You may have heard that for the month of October, we, along with GoPhillyGo, Indego, and the Bicycle Coalition of Greater Philadelphia, will be celebrating bicycling across Philadelphia with the Love to Ride (LTR) Challenge, a fun, friendly, and free competition to get more people cycling. Increasing bicycling for daily travel is one of the primary goals of our work towards improving air quality in the region. Two of the common cited barriers to cycling include safety and riding, as in knowing where to ride or having other people to ride with. We seek to address these issues by increasing cycling infrastructure, making bicycle trip-planning easy, and advocating for safe streets for all. Read on to learn about our expansive work on bicycle infrastructure, education and advocacy.
We are a proud member of the Circuit Coalition – a group of non-profit organizations, municipalities, and government agencies that are working together to complete the region’s goal of 750 miles of connected multi-use trails. Currently, the Circuit Trails has over 300 miles complete, with about 100 more miles in progress. We are the lead on some of those in progress miles, including the Cobbs Creek Connector Trail and the Heinz Refuge bike/pedestrian connections.
Cobbs Creek Connector Trail
The Cobbs Creek Connector Trail will help complete the Cobbs Creek Trail, a key segment of the East Coast Greenway, and will be an important link between communities to recreational areas and historic sites, like John Heinz Wildlife Refuge at Tinicum (JHNWR), commercial hubs and employment centers. The Connector Trail will run approximately 3 miles from Cobbs Creek Trail’s current southern terminus to the JHNWR, spanning 4 main sections. Click here to learn more about the 4 sections of the Cobbs Creek Connector Trail.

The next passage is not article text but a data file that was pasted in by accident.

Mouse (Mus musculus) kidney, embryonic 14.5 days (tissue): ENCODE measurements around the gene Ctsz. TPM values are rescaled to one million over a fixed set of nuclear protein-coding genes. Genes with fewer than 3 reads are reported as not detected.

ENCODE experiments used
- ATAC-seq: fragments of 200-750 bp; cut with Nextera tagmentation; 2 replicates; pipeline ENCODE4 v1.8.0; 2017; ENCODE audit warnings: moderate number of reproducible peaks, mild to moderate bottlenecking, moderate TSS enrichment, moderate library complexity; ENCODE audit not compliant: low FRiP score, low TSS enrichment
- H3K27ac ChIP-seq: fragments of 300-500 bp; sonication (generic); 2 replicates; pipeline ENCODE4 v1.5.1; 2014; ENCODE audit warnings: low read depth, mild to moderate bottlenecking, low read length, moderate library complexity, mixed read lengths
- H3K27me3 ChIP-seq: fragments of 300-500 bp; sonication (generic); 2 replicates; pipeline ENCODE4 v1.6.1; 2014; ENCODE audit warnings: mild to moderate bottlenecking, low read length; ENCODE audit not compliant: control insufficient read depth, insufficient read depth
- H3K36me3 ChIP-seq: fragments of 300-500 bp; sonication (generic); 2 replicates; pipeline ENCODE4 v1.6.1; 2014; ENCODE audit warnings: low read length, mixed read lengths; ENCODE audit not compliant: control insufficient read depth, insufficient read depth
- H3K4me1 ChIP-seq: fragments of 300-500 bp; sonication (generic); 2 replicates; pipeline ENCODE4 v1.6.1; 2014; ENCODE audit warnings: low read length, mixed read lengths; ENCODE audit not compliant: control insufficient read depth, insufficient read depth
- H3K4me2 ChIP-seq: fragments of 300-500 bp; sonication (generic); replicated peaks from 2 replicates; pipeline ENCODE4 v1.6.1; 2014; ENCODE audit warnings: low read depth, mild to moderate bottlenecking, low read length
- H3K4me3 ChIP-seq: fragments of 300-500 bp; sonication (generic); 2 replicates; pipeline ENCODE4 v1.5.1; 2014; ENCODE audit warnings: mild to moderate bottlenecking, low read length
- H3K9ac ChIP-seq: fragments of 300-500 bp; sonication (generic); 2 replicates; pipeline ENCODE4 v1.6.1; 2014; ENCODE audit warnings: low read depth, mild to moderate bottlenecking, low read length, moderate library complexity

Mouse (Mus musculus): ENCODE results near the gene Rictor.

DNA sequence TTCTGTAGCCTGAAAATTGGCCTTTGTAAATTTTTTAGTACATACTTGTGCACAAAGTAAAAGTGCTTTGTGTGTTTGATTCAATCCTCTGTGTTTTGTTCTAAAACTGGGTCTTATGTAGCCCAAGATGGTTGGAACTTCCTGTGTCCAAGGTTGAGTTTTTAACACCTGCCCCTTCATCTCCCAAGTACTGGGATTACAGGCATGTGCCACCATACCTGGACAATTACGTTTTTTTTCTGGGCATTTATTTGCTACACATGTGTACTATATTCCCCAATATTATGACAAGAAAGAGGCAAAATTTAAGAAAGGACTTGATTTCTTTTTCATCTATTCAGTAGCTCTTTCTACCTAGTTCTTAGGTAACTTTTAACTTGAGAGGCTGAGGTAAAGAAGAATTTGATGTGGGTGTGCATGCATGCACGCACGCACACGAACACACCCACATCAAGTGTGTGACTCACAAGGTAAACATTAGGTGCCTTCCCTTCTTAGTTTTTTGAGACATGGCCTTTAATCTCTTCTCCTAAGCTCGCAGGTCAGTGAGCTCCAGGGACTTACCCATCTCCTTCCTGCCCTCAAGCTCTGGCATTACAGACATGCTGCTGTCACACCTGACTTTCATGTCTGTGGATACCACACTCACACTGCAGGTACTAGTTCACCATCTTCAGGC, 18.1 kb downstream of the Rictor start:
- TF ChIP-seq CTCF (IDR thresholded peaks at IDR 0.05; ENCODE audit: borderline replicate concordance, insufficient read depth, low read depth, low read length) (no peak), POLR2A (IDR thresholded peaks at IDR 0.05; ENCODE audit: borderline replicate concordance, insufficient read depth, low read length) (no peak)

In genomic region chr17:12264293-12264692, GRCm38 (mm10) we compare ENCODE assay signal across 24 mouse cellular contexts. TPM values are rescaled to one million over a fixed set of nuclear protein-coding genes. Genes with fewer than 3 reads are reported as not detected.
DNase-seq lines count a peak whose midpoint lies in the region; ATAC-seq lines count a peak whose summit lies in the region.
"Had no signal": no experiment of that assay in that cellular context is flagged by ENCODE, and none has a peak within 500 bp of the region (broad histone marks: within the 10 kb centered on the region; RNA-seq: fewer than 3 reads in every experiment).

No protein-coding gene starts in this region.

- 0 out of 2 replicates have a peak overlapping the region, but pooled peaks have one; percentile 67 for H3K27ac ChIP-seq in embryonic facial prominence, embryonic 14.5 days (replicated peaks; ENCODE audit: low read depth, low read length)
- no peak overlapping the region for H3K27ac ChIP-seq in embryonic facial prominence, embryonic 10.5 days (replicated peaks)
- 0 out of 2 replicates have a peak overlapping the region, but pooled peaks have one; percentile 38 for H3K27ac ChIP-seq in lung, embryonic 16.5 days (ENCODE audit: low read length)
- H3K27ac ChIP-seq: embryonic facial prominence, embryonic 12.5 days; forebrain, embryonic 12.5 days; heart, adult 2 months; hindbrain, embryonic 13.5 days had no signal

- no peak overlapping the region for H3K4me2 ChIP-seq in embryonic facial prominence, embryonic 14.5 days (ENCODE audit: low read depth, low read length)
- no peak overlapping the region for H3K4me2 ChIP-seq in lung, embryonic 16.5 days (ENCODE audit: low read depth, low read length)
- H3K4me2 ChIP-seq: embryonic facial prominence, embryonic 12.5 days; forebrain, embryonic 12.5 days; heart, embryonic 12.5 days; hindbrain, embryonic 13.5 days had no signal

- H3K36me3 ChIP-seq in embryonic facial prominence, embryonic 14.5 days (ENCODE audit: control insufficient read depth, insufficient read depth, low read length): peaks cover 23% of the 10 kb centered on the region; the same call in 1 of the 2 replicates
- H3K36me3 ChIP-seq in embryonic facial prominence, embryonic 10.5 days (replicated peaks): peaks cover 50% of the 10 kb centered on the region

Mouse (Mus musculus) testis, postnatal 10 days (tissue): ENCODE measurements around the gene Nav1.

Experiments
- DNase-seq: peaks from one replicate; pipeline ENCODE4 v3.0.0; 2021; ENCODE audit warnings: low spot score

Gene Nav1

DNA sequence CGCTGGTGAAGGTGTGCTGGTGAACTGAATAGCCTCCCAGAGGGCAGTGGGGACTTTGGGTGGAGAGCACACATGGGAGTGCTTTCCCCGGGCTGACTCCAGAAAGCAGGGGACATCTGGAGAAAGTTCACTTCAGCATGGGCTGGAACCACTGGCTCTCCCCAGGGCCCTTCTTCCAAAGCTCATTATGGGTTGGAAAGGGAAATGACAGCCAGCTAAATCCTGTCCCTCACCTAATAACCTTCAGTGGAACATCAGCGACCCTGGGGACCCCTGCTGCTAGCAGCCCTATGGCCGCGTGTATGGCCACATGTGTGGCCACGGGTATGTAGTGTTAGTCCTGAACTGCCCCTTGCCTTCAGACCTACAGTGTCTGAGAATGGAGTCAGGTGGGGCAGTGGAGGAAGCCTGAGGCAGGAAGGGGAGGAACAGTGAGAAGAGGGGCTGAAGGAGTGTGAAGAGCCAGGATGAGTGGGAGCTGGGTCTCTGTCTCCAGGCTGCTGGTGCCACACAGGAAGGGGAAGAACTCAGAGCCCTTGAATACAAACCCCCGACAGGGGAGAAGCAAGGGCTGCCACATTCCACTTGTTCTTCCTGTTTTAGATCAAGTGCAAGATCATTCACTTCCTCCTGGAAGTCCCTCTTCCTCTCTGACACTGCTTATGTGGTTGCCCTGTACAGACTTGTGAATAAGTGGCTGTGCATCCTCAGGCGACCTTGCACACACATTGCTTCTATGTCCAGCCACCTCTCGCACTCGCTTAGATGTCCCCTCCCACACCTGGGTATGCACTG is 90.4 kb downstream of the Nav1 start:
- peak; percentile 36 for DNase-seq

Heinz Refuge Bike/Pedestrian Connections
We are partnering with JHNWR to build 3 additional pedestrian and bicycle friendly links in Philadelphia and Delaware Counties to JHNWR and businesses in the vicinity, including Philadelphia International Airport. Click here to learn more about these 3 connections.
Secure bike parking is one of the deciding factors on whether a person bikes to work or not. We recognized this several years ago, and since then have been helping businesses with the on-street bike rack permitting and installation process.
In 2016, we took on a new (to us) bike rack endeavor – the art rack. We were funded by the Penn Treaty Special Services District and the American Street Empowerment Zone to create and install 15 art racks as well as 10 standard inverted-U bike rack and a bike corral in the Fishtown, Kensington, and Northern Liberties neighborhoods. Art racks not only provide secure bike parking to employees and customers of businesses in these neighborhoods, but they also provide an appealing aesthetic that is as much place making as it is bike parking. These have been created by a local metal worker and have been an exciting asset to add to these neighborhoods.
As an extension of our work with bike racks, the Council was awarded an Azavea Summer of Maps fellow, who helped us analyze where bike racks already exist, how much they are being used, where illegal bike parking is happening, and ultimately design a way to predict how many bike parking spaces per employee or customer are needed in different situations.
Do you know a business that is interested in implementing secure bike parking? Have them contact Will Fraser, Sustainable Transportation Outreach Coordinator, by calling 215-567-4004 ext. 123 or emailing firstname.lastname@example.org.
GoPhillyGo.org is the region’s multimodal trip planner that we created to help make it easier to get around the Greater Philadelphia Area without a car. The website lets users plan biking, walking, public transit directions, or any combination of those modes of travel. GoPhillyGo also gives users the option to make their bike trip flatter, faster, or safer by using the customizable options. A very exciting new addition to the website is the Indego bike share functionality. Not only can you check individual station’s dock availability, but now you can plan a trip from start to end with seamless directions of which station to walk to, how to bike to the end station,you’re your final walking leg, just like taking transit!